“…Great as was the epic of Latin American independence, heroic as was that struggle, today’s generation of Latin Americans is called upon to engage in an epic which is even greater and more decisive for humanity. For that struggle was for liberation from Spanish colonial power, from a decadent Spain invaded by Napoleon’s armies. Today the call for struggle is for liberation from the most powerful imperial metropolis in the world, from the most important force in the imperialist world and to render humanity an even greater service than that rendered by our predecessors.

“…For this great humanity has said, “Enough!” and has begun to march. And its march of giants will not be halted until they conquer real independence, for which they have died in vain more than once.”

We will be loyal to these ideas which have made it possible for our people to maintain Cuba free, sovereign and independent.

Havana, June 8, 2009

Cuba’s health system prioritizes senior citizens


DTCuba:Cuba’s health system prioritizes senior citizens, who benefit from excellent treatments provided by highly-qualified medical and paramedical staffs at geriatric centers.The Center for Research on Senior Citizens (CITED) is in charge of designing policies aimed at that sector of Cuba’s population.

Nearly 17 percent of Cubans are over 60 years of age, accounting for 1.8 million people.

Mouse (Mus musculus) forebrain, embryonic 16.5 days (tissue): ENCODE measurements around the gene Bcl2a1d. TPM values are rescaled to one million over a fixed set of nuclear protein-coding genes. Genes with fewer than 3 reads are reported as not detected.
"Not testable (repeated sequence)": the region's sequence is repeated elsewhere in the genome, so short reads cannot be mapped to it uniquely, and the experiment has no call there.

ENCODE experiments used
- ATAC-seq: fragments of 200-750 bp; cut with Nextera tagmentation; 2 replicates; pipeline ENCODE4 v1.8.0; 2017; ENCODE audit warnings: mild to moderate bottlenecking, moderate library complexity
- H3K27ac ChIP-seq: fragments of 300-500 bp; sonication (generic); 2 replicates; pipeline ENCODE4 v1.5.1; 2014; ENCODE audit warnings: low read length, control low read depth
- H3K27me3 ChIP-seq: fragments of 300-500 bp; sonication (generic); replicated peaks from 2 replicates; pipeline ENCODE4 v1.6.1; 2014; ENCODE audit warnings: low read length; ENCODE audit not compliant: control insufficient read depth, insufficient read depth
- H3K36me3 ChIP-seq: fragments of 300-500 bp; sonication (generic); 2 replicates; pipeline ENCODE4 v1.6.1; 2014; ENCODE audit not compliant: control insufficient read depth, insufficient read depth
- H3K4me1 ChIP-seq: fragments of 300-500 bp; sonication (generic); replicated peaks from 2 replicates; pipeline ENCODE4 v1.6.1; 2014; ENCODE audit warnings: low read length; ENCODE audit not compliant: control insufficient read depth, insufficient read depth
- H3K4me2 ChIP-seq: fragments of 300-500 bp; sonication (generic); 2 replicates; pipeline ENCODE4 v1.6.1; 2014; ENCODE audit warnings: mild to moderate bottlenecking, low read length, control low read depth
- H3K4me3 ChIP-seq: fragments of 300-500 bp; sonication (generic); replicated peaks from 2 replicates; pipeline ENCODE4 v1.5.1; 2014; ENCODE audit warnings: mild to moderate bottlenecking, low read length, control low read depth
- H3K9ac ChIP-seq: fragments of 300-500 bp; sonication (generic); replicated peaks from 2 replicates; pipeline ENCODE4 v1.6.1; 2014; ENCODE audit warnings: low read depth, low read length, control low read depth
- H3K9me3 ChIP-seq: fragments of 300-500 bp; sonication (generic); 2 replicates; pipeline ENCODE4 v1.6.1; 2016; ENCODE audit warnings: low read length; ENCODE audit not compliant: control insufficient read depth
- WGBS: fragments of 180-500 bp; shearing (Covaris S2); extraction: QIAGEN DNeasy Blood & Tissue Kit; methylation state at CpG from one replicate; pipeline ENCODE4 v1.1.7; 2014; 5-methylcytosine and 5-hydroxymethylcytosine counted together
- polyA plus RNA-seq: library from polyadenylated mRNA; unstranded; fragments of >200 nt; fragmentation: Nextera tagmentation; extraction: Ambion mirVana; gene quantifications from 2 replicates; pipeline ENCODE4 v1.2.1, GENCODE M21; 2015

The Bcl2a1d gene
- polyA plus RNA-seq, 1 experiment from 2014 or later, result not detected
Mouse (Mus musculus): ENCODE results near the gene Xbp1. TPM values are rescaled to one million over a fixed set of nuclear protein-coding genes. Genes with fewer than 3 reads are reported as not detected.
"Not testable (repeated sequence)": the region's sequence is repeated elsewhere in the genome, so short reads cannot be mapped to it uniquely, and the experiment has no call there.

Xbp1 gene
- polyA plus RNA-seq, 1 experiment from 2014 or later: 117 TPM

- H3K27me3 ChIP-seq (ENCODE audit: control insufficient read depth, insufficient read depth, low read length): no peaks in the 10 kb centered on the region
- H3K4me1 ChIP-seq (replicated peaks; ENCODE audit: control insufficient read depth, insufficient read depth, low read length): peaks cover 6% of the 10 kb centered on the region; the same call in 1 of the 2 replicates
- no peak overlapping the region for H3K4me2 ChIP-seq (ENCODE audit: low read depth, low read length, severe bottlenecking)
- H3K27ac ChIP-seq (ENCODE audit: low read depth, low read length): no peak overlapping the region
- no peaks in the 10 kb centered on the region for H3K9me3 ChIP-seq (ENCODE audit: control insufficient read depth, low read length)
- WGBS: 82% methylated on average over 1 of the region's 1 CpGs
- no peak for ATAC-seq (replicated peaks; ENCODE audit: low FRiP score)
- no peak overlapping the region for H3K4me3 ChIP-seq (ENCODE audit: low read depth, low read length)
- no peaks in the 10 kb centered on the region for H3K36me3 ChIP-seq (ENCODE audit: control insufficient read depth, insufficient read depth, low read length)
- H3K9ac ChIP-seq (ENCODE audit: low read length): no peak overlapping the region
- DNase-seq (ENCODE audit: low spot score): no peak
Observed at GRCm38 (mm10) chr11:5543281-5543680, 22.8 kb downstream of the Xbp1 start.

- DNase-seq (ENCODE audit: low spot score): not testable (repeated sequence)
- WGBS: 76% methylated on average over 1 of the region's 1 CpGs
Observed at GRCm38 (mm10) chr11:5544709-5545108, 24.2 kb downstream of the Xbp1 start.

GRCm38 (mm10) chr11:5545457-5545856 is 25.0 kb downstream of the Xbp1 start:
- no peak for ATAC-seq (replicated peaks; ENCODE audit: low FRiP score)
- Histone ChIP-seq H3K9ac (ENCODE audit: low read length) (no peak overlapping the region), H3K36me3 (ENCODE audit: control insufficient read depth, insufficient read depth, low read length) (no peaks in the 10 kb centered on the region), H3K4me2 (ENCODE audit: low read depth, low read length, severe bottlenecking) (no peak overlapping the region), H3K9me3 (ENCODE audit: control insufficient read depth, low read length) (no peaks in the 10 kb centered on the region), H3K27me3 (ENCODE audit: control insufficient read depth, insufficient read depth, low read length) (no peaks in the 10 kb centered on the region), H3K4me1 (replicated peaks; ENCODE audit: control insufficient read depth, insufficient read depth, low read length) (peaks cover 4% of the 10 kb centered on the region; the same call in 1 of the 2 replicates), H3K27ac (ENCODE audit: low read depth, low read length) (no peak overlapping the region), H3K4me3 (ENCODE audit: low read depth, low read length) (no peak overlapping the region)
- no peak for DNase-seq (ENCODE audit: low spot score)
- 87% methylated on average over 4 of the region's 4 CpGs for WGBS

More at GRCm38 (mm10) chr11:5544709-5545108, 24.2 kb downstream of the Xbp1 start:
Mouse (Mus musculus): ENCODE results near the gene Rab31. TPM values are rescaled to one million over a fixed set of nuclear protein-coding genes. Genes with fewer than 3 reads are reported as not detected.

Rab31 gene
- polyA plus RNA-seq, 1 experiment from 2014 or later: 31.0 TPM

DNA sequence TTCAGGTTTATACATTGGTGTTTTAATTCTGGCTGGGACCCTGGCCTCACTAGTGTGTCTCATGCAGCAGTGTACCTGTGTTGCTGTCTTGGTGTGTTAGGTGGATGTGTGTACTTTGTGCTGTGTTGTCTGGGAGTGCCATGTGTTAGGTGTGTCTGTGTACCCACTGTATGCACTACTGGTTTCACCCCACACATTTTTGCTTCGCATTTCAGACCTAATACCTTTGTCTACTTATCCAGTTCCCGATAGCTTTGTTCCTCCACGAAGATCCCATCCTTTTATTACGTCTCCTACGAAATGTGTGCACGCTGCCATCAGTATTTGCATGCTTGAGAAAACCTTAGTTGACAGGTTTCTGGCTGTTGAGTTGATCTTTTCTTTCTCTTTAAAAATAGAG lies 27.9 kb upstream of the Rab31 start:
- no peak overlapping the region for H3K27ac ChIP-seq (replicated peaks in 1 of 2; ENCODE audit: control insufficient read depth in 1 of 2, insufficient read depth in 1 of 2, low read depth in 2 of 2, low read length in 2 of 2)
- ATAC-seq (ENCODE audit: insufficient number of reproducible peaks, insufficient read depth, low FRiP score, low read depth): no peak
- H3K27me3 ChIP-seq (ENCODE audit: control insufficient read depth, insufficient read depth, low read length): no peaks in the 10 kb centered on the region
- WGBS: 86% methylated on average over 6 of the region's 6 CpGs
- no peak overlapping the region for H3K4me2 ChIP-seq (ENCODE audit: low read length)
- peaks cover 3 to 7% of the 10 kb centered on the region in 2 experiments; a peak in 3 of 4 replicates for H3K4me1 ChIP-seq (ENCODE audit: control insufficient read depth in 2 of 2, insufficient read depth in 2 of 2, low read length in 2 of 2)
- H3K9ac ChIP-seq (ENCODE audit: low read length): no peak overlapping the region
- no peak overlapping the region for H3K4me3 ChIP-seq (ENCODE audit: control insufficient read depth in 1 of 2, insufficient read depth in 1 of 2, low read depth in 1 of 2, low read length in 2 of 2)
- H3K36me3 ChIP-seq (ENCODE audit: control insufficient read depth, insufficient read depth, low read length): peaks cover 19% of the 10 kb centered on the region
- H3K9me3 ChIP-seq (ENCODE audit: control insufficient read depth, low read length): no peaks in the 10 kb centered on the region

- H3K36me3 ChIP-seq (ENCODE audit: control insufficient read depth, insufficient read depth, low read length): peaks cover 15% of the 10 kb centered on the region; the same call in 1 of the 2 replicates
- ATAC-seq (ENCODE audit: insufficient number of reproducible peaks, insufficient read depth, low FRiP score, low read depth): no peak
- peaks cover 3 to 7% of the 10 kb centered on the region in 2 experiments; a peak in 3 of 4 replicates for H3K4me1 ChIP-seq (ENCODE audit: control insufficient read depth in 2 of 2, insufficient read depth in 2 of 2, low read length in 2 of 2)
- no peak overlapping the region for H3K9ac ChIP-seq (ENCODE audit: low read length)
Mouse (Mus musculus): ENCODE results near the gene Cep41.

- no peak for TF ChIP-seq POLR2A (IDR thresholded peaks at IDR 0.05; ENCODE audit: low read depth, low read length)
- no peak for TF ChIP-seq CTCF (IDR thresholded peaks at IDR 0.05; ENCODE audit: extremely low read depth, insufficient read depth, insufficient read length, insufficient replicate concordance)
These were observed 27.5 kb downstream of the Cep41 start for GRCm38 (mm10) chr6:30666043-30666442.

By 2025, one-fourth of the island’s population will be over that age, so Cuba will be among the world’s top ten countries with the highest aging rate.

In that regard, the CITED is improving medical services and developing geriatric surgery, among other actions.

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Obama just keeping campaign promise: Cuban speaker


Havana, May 12 (EFE) The speaker of the Cuban parliament Tuesday said US President Barack Obama’s decision to end restrictions on Cuban-Americans’ travel and remittances to the island was rooted in Washington’s domestic politics.
“What he did has nothing to do with Cuba,” Ricardo Alarcon told reporters, “it was an electoral promise he made during the campaign.”

“He made it (the promise) in Miami, it helped him win Miami for sure, and Florida,” he said.